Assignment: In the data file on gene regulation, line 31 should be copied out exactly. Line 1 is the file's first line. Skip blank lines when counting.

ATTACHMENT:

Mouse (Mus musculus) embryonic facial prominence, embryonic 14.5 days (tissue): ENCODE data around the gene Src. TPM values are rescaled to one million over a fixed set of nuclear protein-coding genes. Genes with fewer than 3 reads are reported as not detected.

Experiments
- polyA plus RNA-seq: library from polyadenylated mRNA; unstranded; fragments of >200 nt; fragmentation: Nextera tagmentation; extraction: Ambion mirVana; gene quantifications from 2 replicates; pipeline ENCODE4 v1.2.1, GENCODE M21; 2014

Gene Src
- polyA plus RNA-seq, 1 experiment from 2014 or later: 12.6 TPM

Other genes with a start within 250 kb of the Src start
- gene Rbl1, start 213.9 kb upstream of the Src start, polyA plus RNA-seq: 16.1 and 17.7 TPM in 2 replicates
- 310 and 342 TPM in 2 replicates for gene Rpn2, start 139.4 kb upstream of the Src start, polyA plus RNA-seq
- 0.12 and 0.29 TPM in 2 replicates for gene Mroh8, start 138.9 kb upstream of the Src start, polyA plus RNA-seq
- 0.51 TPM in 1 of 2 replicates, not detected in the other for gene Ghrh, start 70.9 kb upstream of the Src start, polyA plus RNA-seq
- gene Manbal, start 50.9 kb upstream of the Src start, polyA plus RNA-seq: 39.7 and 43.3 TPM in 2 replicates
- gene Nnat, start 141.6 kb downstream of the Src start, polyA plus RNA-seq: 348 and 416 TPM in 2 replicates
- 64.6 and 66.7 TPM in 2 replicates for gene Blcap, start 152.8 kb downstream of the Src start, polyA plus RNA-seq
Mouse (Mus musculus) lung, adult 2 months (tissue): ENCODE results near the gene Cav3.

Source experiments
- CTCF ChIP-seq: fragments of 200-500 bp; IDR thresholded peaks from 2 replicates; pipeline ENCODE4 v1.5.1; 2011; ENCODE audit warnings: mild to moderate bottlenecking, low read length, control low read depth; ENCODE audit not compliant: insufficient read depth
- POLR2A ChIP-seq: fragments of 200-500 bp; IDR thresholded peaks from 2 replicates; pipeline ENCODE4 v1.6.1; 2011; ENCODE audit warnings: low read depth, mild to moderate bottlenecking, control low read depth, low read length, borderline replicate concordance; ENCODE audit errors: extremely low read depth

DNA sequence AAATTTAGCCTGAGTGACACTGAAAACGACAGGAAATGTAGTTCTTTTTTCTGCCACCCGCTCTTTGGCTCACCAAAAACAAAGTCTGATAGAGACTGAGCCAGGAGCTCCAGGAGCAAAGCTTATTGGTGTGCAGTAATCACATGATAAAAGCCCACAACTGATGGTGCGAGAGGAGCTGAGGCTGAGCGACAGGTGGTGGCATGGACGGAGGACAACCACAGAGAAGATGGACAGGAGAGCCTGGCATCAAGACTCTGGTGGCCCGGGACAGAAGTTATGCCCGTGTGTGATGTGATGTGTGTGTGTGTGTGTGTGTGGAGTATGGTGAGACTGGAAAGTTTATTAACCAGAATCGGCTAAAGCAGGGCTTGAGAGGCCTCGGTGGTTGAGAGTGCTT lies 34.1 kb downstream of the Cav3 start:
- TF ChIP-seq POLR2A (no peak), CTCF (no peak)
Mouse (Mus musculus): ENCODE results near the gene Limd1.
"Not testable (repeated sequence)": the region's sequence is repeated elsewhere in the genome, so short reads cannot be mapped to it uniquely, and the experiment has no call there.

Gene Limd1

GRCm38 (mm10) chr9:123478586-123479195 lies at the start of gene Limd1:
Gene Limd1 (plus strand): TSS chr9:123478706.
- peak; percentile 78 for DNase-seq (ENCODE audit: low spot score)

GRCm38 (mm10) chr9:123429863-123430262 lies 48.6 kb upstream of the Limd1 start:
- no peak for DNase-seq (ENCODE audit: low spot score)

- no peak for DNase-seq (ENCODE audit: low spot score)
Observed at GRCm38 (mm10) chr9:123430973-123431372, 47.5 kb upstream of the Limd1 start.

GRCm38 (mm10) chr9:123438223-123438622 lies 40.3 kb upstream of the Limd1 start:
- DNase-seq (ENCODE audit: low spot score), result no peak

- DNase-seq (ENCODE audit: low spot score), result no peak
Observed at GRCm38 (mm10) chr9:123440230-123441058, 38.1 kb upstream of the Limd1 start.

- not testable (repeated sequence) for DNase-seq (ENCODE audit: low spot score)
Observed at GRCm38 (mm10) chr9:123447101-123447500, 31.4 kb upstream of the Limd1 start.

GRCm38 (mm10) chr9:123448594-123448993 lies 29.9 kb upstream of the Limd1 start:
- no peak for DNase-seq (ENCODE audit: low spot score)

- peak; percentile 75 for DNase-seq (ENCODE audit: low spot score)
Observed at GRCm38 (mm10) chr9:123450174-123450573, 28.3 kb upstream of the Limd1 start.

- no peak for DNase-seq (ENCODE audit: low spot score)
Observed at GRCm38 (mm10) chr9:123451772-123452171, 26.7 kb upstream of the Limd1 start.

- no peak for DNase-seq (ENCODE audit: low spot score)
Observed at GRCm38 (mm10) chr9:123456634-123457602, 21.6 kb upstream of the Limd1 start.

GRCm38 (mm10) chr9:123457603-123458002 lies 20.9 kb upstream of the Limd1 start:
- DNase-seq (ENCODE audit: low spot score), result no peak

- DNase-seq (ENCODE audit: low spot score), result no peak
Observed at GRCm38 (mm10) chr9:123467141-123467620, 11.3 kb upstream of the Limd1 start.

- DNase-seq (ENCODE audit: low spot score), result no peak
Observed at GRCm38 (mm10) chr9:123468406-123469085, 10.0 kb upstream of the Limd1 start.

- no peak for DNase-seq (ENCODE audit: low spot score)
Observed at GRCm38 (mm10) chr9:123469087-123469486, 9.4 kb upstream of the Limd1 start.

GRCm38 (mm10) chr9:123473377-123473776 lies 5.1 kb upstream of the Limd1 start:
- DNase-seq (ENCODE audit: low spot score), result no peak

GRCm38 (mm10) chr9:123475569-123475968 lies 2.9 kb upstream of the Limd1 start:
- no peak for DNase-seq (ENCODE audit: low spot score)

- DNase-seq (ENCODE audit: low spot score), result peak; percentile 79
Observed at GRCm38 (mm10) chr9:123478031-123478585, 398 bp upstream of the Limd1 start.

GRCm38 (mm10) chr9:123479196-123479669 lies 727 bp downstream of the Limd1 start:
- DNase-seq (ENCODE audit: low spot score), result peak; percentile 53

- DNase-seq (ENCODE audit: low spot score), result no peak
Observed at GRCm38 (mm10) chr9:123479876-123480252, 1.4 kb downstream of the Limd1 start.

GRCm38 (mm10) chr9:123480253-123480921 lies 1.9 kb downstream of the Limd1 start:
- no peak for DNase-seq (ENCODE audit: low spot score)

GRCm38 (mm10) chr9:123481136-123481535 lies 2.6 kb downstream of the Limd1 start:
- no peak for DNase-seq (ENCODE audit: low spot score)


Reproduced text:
- DNase-seq (ENCODE audit: low spot score), result no peak